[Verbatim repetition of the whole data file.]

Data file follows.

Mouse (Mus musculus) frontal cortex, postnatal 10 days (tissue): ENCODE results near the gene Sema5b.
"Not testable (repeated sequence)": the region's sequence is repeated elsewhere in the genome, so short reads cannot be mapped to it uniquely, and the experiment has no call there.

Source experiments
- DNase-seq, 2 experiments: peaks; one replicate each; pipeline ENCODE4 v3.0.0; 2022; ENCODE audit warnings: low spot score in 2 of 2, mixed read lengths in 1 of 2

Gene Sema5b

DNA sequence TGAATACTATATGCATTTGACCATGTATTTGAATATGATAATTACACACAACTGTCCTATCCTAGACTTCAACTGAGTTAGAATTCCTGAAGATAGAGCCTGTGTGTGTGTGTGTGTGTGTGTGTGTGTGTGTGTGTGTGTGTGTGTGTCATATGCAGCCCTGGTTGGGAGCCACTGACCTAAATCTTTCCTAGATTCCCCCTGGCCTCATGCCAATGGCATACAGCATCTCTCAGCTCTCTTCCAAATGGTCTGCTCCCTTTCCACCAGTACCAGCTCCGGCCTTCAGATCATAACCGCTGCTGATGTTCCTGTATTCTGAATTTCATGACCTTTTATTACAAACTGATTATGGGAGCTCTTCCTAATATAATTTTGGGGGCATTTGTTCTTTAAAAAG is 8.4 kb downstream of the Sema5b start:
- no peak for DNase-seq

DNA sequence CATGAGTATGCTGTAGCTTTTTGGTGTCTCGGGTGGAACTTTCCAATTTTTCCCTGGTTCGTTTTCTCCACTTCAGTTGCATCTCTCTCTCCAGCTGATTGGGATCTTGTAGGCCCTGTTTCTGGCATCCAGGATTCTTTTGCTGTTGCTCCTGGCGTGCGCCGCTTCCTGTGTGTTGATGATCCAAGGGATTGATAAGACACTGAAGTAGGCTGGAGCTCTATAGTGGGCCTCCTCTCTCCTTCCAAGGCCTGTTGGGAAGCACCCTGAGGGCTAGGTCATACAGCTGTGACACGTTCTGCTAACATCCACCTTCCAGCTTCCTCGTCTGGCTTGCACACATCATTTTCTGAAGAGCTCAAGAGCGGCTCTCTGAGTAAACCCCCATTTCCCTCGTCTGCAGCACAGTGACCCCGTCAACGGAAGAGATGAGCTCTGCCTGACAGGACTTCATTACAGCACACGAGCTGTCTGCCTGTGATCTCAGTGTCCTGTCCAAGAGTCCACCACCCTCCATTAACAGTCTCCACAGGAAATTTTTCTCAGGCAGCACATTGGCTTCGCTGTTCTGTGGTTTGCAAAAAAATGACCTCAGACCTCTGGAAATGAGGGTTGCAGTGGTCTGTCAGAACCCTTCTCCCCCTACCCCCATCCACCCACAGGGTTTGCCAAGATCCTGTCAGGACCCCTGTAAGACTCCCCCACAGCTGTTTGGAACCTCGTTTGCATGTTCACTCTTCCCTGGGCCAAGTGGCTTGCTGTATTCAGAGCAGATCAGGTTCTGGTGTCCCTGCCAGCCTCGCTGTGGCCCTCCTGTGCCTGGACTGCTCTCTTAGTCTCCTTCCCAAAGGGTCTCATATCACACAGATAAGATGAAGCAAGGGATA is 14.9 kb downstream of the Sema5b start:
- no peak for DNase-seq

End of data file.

Mouse (Mus musculus) frontal cortex, postnatal 10 days (tissue): ENCODE results near the gene Sema5b.
"Not testable (repeated sequence)": the region's sequence is repeated elsewhere in the genome, so short reads cannot be mapped to it uniquely, and the experiment has no call there.

Source experiments
- DNase-seq, 2 experiments: peaks; one replicate each; pipeline ENCODE4 v3.0.0; 2022; ENCODE audit warnings: low spot score in 2 of 2, mixed read lengths in 1 of 2

Gene Sema5b

DNA sequence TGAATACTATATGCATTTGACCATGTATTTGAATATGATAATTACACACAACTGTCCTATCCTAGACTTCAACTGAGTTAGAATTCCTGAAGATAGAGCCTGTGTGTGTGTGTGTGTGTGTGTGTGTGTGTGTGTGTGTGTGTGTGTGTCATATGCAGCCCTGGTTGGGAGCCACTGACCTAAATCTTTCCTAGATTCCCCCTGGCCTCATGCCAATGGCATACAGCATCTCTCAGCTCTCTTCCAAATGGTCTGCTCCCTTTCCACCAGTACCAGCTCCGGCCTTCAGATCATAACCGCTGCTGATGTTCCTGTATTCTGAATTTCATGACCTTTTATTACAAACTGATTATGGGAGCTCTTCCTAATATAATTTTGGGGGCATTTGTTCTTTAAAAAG is 8.4 kb downstream of the Sema5b start:
- no peak for DNase-seq

DNA sequence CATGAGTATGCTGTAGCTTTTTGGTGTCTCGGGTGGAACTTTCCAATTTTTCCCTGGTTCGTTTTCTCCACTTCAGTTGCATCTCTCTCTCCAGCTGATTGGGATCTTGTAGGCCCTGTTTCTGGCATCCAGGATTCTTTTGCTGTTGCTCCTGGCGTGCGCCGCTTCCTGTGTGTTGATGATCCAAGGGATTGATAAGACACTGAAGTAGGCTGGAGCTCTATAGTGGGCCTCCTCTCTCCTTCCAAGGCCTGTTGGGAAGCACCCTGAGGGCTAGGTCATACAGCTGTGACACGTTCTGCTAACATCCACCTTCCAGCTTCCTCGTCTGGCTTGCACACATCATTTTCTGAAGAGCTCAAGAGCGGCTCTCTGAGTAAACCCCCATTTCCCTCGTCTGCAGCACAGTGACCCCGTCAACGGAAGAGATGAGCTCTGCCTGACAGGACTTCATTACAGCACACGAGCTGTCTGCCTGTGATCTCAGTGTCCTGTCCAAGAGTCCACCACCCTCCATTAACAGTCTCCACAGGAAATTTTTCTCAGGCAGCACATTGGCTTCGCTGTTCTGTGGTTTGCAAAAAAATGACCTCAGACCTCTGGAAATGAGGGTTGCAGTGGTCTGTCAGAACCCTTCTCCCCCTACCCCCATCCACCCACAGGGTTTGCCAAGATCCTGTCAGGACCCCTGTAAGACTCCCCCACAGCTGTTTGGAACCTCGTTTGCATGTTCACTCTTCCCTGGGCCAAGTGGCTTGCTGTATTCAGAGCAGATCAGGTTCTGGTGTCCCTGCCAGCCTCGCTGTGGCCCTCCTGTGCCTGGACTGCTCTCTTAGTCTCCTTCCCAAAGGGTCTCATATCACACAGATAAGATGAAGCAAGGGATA is 14.9 kb downstream of the Sema5b start:
- no peak for DNase-seq